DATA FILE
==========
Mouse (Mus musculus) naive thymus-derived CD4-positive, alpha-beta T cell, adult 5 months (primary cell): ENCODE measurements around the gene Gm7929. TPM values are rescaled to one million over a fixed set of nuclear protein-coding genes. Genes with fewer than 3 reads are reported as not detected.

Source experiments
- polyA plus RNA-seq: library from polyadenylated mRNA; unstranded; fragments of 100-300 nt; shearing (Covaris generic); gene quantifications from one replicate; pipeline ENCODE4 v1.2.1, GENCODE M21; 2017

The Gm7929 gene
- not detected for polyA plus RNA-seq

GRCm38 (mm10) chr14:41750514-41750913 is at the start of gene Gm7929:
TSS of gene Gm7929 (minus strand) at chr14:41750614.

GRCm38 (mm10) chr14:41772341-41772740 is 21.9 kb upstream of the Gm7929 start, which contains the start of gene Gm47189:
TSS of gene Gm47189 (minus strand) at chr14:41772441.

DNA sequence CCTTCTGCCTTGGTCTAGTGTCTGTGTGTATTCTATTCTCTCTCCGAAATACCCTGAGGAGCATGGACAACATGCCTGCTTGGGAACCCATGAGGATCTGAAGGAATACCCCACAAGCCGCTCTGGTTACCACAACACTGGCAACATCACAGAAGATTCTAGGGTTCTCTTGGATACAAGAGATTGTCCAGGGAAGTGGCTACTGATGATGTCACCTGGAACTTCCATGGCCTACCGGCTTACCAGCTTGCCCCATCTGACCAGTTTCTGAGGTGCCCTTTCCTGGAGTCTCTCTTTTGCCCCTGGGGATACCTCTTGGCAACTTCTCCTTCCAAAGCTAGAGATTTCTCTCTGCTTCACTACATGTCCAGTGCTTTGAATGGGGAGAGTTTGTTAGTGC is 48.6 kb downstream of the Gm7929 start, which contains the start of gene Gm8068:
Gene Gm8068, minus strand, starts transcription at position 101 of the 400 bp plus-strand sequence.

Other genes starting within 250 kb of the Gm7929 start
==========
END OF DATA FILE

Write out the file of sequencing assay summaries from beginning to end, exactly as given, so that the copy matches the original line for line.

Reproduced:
Mouse (Mus musculus) naive thymus-derived CD4-positive, alpha-beta T cell, adult 5 months (primary cell): ENCODE measurements around the gene Gm7929. TPM values are rescaled to one million over a fixed set of nuclear protein-coding genes. Genes with fewer than 3 reads are reported as not detected.

Source experiments
- polyA plus RNA-seq: library from polyadenylated mRNA; unstranded; fragments of 100-300 nt; shearing (Covaris generic); gene quantifications from one replicate; pipeline ENCODE4 v1.2.1, GENCODE M21; 2017

The Gm7929 gene
- not detected for polyA plus RNA-seq

GRCm38 (mm10) chr14:41750514-41750913 is at the start of gene Gm7929:
TSS of gene Gm7929 (minus strand) at chr14:41750614.

GRCm38 (mm10) chr14:41772341-41772740 is 21.9 kb upstream of the Gm7929 start, which contains the start of gene Gm47189:
TSS of gene Gm47189 (minus strand) at chr14:41772441.

DNA sequence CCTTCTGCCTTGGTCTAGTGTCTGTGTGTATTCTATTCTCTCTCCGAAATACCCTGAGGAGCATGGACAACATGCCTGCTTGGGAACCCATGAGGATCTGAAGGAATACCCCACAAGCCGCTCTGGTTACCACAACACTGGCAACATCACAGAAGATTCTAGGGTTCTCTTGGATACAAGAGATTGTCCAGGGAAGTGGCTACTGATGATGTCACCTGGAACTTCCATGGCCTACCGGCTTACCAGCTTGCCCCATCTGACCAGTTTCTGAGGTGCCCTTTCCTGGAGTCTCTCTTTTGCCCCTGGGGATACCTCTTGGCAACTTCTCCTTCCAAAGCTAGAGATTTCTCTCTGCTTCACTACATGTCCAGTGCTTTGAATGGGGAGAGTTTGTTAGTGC is 48.6 kb downstream of the Gm7929 start, which contains the start of gene Gm8068:
Gene Gm8068, minus strand, starts transcription at position 101 of the 400 bp plus-strand sequence.

Other genes starting within 250 kb of the Gm7929 start